Camera Trap 3.0

Camera Trap 3.0 will maximize the data collected and adaptability to different species and environments, communicate in real time, while minimizing cost, power, and weight.
Open for Entries

The Problem

Camera traps - trail or game cameras that fire when an animal is detected - have been used in mainstream ecological research since the late 1990s. Currently available camera trap models are primarily designed for hunters and do not necessarily capitalize on the advances in low-cost/high resolution cameras, computing power, and connectivity. The next generation of camera trap technology will require a low cost, open source instrument that can improve the speed, coverage, and capability of wildlife researchers to harness scientific data for conservation.

Even though camera traps are widely used by ecological & wildlife researchers, commercial manufacturers primarily cater to hunters. Rather than having the capability to gather multiple types of data about the target species (animal behavior, etc.) and its environment, these cameras focus solely on animal presence, leading to less robust scientific data.

Top face of the Raspberry Pi model B+
Lucas Bosch

The Challenge

The Next Generation Camera trap should be:

  • A low-cost, open-source, networked, modular system
  • Low power and/or highly efficient, durable, ultra-portable
  • Adaptable and able to capture a variety of species in various environments (including extreme environments, underwater, and/or in tree canopies)
  • Able to greatly improve the speed, coverage, and capability of wildlife researchers to harness scientific data for conservation
  • Capitalize on sensor, analytics, and camera & video improvements and advances

Camera models should aim to capture as many design characteristics as possible and/or meet the research needs extremely well in chosen species and/or environment.

Problem Statement

Accessibility to low-cost, open source technology continues to revolutionize the capability of researchers, but conservation biology has not yet taken full advantage of the opportunities available. Field scientists are still using outdated and unnecessarily expensive technology that is not built with their needs in mind, compromising the quality and ease of research. A number of the challenges camera traps face can be directly addressed through open source technology, with little to no performance tradeoffs.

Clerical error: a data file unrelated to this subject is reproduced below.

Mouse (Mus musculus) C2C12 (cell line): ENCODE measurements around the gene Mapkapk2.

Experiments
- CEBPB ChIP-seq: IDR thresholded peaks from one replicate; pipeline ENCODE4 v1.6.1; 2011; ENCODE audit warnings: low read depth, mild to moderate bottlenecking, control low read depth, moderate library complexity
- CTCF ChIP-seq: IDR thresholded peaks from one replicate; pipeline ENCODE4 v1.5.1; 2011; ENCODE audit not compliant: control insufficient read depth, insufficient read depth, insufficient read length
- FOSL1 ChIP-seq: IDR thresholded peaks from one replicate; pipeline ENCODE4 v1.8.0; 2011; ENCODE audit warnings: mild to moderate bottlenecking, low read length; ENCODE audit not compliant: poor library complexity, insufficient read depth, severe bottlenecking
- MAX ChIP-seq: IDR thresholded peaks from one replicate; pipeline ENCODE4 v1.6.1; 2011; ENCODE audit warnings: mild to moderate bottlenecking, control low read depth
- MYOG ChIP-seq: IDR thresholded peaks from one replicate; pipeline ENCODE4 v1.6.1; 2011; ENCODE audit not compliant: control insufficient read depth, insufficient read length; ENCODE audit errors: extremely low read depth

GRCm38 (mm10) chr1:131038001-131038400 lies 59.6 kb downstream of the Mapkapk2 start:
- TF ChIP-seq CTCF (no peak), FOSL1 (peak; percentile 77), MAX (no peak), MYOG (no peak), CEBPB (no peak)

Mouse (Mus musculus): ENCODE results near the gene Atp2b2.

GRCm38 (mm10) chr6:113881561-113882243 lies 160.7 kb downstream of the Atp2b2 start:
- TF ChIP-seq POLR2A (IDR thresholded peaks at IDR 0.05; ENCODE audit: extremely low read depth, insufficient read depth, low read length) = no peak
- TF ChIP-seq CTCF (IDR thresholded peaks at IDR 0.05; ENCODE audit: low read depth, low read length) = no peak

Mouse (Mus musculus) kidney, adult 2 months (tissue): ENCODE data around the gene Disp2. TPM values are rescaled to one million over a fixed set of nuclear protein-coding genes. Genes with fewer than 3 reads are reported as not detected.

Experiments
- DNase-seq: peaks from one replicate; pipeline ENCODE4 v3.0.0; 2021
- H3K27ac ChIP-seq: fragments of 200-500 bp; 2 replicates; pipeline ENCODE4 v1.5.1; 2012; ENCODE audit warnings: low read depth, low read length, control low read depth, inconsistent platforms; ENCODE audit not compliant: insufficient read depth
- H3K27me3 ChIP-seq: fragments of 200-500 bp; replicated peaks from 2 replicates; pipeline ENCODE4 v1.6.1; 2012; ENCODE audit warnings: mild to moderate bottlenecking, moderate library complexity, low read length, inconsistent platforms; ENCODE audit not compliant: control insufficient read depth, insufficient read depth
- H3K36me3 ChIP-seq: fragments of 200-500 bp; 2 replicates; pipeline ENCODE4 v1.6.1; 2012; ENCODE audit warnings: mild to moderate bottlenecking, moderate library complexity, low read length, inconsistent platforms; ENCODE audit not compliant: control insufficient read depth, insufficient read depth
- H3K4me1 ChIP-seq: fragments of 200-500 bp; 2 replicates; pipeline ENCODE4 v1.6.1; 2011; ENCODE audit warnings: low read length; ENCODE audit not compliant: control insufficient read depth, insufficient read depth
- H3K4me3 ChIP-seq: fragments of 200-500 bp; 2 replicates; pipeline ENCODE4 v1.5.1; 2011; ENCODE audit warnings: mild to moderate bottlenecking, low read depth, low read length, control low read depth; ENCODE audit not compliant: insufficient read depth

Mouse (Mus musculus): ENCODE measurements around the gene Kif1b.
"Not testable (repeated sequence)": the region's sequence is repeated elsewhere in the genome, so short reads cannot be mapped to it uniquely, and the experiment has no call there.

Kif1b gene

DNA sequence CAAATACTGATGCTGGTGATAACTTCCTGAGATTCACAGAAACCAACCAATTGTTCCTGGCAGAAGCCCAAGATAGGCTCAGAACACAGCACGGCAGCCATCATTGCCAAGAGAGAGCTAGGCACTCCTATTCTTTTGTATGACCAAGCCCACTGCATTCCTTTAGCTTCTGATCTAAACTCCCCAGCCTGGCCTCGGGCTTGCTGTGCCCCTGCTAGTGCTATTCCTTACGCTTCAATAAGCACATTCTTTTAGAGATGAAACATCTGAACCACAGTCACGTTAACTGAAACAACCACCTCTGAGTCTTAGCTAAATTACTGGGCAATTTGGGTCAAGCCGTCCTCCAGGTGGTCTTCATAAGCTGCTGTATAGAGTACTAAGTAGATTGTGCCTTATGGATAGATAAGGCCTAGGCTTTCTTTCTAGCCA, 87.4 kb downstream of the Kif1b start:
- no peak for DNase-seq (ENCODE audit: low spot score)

False Triggering by non-animal movement leads to a rapid loss in battery life and a massive increase in image data which researchers then have to spend time sorting through. Because most commercially available trail cameras are triggered by a single passive infrared sensor, any movement, including plant life waving about in wind, will cause a trigger and subsequent picture or pictures.

Lack of durable housing for research environments also presents an issue. Because commercial camera traps are meant to be mounted to a tree and capture docile wildlife, the equipment is not designed to be rigorous enough for fieldwork with a variety of species over longer periods of time. Insects frequently breach the sealing of the camera trap and damage the wiring, and water getting into the casing destroys expensive electronics.

Respond to this Challenge!

We welcome the submission of proposed solutions to the Camera Trap 3.0 Tech Challenge. Going from an idea to a tangible solution is no easy task.

Share your project on the Digital Makerspace to shape and improve your idea. You’ll benefit from the technical expertise of the Tribe and connect to additional financial and technical resources. We’ll help you navigate the tech development process and identify market opportunities. Through collaboration, we build conservation solutions that are impactful and have the potential to scale.


Camera Trap 3.0

SenseCam - made 4 conservation

Market Shaping Phase
A commercial camera trap that's built specifically for conservationist, not just to find the biggest antlers.

NextGen Camera Trap

Conservation X Labs
Market Shaping Phase
Hi-Tech Animal Spying


Sanjana Paul [328]
Researcher in Electrical & Computer Engineering
Virginia Commonwealth University
Richmond, United States